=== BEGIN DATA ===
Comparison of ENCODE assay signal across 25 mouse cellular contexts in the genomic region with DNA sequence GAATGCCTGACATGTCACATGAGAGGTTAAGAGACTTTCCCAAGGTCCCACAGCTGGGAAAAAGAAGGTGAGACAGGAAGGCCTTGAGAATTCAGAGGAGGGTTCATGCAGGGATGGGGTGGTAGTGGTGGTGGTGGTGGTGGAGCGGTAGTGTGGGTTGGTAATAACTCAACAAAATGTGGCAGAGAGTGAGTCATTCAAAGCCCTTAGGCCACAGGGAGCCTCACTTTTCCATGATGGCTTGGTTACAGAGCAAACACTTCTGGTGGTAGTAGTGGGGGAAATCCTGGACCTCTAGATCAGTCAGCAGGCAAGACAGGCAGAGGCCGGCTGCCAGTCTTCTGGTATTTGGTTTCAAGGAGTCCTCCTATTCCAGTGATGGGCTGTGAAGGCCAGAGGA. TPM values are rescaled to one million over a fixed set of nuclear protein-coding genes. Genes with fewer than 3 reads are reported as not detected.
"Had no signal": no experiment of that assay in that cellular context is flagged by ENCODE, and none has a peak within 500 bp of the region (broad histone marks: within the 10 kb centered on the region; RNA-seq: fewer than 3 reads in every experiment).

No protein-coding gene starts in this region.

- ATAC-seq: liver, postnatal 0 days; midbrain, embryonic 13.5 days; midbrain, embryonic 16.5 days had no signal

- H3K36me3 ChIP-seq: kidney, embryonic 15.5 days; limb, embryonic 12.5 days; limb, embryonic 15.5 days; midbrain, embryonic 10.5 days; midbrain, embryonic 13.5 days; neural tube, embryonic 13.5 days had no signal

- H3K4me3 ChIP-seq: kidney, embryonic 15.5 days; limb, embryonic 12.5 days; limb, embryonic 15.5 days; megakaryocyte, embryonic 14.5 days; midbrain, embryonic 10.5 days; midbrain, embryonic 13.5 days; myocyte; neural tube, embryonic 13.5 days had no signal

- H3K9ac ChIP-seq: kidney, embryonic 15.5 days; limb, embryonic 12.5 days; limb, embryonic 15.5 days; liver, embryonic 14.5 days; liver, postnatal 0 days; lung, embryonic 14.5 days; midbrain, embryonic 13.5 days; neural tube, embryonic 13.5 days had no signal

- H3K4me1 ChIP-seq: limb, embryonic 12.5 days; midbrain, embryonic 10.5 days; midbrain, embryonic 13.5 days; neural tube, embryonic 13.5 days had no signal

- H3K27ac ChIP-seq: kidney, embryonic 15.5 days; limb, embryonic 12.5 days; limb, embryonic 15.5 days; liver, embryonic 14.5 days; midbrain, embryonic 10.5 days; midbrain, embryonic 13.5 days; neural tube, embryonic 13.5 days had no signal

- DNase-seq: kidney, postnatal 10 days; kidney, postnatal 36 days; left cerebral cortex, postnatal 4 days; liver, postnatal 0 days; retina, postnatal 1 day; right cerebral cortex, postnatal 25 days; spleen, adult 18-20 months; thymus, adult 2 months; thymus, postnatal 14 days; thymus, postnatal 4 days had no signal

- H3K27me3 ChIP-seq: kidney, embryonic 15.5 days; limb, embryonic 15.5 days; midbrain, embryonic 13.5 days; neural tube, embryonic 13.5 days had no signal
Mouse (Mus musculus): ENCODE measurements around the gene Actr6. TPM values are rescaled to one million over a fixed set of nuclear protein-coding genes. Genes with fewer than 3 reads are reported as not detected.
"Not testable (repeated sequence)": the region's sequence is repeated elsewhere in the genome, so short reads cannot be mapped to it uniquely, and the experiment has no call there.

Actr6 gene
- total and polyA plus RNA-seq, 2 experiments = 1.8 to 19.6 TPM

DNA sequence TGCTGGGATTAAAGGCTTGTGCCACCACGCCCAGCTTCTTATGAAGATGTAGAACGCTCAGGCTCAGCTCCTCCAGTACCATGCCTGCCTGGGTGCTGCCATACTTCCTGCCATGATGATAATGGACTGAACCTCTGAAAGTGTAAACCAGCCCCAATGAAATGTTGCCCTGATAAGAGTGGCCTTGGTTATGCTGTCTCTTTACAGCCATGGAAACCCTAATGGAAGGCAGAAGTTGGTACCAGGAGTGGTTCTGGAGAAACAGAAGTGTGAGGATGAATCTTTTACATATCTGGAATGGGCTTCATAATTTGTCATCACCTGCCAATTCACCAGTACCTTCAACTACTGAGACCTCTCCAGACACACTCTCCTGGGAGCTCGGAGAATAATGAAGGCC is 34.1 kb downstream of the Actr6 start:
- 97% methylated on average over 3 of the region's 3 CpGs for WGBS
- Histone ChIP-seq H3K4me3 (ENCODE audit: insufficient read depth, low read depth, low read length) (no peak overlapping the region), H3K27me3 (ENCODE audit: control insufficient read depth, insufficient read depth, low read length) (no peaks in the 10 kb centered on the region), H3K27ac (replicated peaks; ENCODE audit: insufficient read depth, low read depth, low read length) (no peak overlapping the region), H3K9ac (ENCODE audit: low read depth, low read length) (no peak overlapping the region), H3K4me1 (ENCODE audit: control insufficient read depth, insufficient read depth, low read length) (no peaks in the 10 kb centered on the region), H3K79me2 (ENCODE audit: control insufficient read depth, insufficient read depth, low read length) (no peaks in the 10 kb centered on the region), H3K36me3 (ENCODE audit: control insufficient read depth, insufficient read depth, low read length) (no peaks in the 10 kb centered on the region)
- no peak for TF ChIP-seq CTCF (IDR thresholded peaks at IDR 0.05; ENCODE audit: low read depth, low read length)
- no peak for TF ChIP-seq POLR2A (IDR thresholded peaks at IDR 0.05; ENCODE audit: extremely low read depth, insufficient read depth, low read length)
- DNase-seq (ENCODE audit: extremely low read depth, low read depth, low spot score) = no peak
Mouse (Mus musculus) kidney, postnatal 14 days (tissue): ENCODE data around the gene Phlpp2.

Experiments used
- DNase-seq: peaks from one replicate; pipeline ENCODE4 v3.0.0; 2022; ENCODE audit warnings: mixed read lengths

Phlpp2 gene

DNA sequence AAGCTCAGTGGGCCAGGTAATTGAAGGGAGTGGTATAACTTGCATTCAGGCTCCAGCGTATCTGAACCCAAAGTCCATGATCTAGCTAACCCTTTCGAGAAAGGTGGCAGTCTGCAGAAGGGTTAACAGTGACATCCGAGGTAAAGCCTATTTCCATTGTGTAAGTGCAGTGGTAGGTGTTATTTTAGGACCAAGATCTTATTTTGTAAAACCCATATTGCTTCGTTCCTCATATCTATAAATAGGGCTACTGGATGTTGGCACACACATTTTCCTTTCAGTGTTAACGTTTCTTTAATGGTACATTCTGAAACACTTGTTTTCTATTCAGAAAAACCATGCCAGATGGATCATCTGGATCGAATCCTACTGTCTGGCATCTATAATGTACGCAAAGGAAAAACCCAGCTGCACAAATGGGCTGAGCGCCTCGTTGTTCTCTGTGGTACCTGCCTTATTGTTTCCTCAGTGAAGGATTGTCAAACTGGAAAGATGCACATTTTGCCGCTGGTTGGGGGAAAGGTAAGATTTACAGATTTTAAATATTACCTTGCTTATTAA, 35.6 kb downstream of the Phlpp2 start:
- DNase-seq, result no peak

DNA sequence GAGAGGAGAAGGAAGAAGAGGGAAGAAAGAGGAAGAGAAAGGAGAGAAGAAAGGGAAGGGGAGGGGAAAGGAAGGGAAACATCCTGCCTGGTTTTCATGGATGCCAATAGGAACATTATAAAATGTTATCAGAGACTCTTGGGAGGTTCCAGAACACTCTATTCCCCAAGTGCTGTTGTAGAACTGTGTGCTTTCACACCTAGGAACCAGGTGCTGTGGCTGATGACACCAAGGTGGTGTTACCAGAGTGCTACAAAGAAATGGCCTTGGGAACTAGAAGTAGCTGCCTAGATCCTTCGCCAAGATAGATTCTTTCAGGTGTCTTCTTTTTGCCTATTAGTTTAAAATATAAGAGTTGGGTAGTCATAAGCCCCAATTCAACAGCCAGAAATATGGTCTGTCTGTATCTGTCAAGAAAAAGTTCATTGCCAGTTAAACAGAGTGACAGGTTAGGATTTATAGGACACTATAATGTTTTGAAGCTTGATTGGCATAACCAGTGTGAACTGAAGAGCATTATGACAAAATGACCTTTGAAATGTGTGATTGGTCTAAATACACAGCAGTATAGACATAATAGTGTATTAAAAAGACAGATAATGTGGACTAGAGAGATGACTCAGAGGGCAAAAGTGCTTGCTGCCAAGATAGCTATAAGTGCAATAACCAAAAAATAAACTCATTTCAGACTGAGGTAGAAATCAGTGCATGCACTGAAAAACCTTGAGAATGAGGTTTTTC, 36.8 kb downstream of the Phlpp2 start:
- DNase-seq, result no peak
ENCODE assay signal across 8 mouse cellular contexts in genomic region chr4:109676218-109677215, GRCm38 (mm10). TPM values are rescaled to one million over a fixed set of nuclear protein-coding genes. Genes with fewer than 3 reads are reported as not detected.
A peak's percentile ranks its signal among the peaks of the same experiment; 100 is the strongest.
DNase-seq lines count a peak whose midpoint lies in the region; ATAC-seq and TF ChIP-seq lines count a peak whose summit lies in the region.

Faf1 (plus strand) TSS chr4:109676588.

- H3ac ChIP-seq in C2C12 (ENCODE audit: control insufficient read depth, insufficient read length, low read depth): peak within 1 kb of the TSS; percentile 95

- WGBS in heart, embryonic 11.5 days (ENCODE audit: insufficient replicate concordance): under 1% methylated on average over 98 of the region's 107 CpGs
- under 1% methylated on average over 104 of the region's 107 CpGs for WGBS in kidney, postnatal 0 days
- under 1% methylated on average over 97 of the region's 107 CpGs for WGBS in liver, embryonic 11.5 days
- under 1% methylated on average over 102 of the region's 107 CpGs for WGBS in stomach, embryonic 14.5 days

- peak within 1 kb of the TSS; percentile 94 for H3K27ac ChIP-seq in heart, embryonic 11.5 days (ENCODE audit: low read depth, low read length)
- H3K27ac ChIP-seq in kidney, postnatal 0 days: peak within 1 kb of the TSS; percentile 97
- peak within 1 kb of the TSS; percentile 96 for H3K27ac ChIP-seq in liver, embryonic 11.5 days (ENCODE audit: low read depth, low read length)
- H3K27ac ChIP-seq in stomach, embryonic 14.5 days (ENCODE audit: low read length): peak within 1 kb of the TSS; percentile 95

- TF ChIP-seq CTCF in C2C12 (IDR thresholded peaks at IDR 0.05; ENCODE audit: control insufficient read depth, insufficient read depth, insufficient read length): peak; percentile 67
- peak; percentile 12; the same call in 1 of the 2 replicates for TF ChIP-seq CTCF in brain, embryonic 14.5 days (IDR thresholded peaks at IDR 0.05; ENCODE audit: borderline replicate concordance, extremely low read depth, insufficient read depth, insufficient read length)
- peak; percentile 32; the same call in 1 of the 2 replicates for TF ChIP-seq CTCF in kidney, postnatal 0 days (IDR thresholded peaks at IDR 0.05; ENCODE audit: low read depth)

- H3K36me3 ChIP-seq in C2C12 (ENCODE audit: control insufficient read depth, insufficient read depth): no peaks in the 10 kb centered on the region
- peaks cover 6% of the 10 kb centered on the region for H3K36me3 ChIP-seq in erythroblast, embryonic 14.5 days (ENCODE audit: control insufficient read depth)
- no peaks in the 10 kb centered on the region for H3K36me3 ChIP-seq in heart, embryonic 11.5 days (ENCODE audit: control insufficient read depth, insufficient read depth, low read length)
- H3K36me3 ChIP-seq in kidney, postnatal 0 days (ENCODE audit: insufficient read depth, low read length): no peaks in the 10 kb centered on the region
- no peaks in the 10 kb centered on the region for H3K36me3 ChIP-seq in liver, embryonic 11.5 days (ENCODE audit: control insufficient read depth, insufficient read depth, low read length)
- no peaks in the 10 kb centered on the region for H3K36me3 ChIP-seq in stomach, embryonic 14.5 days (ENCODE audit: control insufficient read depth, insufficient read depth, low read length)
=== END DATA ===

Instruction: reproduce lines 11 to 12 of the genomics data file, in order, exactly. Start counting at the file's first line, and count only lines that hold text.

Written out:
- H3K27me3 ChIP-seq: kidney, embryonic 15.5 days; limb, embryonic 15.5 days; midbrain, embryonic 13.5 days; neural tube, embryonic 13.5 days had no signal
Mouse (Mus musculus): ENCODE measurements around the gene Actr6. TPM values are rescaled to one million over a fixed set of nuclear protein-coding genes. Genes with fewer than 3 reads are reported as not detected.